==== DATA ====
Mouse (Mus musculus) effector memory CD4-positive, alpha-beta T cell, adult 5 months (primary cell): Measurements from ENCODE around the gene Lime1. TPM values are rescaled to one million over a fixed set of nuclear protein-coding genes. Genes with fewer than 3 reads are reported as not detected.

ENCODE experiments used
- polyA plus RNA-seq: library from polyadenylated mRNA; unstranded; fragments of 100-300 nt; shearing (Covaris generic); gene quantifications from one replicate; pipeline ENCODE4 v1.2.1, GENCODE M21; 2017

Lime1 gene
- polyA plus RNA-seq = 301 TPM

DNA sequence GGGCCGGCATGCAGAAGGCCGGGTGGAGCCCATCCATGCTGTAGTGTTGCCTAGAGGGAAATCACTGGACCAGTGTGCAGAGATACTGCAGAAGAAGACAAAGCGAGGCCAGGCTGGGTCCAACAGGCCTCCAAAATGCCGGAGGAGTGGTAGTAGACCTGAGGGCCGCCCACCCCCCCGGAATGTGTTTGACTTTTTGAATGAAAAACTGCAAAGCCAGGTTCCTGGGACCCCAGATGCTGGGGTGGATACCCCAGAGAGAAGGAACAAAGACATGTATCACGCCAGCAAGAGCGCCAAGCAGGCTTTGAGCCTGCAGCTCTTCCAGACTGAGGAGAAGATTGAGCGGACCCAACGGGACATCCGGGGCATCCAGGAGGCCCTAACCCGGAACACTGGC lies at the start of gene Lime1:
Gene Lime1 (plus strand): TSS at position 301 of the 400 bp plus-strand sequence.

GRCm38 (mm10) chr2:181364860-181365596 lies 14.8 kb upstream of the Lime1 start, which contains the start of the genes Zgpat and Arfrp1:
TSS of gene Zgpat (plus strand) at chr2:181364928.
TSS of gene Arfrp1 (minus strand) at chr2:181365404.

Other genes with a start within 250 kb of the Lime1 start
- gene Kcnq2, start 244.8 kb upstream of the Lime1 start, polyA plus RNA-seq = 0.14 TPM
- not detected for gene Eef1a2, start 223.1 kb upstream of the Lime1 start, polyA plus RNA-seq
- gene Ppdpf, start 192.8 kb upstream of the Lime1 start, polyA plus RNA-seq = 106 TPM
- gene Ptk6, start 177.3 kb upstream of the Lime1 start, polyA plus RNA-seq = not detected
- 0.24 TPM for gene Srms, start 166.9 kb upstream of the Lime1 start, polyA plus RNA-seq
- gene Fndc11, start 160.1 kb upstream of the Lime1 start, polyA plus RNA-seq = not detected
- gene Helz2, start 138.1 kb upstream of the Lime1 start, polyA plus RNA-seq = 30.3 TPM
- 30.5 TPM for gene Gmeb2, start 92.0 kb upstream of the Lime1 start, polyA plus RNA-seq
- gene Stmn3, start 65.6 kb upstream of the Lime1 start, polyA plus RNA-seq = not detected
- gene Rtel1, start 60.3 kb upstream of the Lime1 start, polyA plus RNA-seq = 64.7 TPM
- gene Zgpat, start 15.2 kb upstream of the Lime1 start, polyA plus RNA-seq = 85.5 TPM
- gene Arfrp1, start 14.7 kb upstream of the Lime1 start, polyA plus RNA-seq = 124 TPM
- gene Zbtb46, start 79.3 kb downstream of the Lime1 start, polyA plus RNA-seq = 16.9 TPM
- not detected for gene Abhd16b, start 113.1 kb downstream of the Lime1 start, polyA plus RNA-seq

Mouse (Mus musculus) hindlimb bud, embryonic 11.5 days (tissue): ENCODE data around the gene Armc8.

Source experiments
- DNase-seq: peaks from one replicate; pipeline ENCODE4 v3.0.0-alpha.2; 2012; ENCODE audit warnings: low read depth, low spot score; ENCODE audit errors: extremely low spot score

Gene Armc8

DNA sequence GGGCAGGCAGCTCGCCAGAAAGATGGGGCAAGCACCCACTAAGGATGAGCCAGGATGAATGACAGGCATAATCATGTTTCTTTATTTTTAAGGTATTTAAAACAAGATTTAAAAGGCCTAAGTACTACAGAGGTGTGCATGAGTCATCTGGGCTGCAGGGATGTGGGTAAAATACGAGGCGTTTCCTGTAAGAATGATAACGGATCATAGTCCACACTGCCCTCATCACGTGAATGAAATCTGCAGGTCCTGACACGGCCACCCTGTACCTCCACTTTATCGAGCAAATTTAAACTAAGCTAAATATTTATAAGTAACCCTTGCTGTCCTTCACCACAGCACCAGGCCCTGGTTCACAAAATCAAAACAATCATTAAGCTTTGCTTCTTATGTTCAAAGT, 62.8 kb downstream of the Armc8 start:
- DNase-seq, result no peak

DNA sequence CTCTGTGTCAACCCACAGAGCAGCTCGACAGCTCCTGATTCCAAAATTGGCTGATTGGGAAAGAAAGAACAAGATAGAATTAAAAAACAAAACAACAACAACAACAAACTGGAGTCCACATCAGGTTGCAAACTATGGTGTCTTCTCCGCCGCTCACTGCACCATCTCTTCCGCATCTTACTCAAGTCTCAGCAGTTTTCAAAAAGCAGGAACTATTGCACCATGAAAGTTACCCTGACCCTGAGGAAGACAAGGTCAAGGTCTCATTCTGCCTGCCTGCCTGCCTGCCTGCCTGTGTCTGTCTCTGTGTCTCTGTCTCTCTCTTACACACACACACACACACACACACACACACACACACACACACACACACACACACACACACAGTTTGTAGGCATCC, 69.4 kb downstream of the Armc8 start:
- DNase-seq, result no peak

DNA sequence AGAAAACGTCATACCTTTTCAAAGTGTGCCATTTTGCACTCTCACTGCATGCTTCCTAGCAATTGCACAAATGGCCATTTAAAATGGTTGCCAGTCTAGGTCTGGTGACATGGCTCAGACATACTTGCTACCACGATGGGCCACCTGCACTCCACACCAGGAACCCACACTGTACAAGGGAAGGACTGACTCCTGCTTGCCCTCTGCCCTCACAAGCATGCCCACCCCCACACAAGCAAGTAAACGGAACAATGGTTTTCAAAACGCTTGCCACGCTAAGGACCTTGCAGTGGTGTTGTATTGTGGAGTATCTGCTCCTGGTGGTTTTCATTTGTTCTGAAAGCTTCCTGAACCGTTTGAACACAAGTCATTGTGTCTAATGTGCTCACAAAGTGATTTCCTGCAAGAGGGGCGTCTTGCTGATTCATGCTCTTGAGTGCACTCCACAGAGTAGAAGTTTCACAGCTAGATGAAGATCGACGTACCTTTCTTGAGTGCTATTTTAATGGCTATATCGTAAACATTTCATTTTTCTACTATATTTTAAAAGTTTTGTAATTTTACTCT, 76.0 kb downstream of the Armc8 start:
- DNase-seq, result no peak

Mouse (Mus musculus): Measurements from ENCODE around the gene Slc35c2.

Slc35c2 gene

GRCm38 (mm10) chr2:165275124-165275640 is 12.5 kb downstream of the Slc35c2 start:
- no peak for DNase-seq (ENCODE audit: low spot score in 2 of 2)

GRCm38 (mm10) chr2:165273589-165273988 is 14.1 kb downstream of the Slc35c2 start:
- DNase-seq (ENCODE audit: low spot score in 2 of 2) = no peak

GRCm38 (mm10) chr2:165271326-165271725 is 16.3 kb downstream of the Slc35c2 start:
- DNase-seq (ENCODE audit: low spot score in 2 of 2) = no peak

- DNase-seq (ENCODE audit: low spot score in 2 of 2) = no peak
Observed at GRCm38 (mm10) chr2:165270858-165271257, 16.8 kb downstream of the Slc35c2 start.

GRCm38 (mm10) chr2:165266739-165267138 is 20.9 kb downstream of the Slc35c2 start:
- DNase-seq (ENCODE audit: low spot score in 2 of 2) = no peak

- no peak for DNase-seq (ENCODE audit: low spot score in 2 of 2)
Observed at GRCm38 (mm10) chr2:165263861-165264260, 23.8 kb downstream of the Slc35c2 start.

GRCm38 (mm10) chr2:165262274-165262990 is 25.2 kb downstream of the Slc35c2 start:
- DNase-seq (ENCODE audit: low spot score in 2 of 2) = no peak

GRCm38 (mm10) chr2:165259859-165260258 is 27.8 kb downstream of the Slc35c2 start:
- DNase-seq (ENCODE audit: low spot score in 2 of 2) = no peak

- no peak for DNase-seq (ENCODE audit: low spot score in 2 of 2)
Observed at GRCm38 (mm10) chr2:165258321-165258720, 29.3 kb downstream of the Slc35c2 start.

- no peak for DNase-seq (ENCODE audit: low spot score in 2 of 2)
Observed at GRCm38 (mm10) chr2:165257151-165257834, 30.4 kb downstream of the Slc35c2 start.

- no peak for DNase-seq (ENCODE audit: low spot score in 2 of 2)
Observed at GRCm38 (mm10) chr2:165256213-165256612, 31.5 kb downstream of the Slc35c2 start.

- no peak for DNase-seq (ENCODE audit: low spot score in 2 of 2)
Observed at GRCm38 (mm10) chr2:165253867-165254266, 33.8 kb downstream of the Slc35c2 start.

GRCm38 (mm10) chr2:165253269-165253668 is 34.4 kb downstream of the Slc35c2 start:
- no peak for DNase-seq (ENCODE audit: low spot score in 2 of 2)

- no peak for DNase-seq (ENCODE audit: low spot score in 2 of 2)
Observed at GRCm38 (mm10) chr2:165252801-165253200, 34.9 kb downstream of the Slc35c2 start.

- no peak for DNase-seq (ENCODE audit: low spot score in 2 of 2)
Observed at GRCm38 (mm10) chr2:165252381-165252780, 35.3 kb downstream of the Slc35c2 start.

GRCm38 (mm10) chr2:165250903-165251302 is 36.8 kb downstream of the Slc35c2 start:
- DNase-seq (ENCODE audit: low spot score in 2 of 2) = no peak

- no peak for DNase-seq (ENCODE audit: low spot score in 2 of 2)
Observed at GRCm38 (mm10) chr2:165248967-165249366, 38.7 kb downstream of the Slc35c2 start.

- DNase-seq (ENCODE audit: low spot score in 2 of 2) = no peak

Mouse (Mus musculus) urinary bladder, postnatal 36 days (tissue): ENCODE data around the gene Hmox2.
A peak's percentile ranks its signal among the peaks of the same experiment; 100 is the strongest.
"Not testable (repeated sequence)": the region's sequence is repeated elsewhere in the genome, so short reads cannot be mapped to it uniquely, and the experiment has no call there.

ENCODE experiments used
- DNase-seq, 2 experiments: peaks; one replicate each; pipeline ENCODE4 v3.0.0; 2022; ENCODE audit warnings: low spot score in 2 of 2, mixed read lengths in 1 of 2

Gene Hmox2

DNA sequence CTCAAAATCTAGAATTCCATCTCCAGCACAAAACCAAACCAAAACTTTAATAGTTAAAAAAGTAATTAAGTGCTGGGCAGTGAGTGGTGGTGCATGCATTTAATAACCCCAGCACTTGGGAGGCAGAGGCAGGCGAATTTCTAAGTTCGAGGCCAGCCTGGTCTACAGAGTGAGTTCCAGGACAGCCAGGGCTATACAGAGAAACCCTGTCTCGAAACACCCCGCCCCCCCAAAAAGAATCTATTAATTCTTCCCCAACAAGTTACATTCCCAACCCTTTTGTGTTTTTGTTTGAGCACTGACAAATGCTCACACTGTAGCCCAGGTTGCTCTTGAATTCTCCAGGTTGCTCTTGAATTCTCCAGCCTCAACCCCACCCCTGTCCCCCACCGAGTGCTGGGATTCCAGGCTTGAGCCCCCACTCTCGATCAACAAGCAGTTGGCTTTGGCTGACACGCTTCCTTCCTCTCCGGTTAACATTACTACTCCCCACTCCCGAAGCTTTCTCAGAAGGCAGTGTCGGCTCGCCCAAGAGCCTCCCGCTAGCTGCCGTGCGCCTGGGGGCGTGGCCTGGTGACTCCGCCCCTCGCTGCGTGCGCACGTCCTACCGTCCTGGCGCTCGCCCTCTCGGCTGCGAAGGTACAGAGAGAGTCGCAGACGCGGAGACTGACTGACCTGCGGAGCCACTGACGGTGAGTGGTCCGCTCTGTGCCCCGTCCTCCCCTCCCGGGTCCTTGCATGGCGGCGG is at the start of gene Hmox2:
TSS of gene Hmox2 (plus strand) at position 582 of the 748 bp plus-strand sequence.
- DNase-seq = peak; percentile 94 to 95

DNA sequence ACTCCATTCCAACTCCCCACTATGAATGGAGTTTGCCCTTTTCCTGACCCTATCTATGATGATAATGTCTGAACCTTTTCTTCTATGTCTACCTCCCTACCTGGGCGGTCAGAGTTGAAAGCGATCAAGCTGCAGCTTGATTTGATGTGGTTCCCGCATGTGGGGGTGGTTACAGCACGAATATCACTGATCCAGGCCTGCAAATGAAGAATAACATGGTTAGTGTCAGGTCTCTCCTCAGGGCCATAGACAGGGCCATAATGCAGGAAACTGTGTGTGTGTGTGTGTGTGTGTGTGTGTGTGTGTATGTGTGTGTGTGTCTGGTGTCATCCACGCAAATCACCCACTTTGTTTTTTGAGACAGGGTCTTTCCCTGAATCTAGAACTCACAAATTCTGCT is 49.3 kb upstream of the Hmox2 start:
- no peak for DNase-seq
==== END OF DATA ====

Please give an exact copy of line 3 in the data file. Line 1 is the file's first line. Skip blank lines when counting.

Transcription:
- polyA plus RNA-seq: library from polyadenylated mRNA; unstranded; fragments of 100-300 nt; shearing (Covaris generic); gene quantifications from one replicate; pipeline ENCODE4 v1.2.1, GENCODE M21; 2017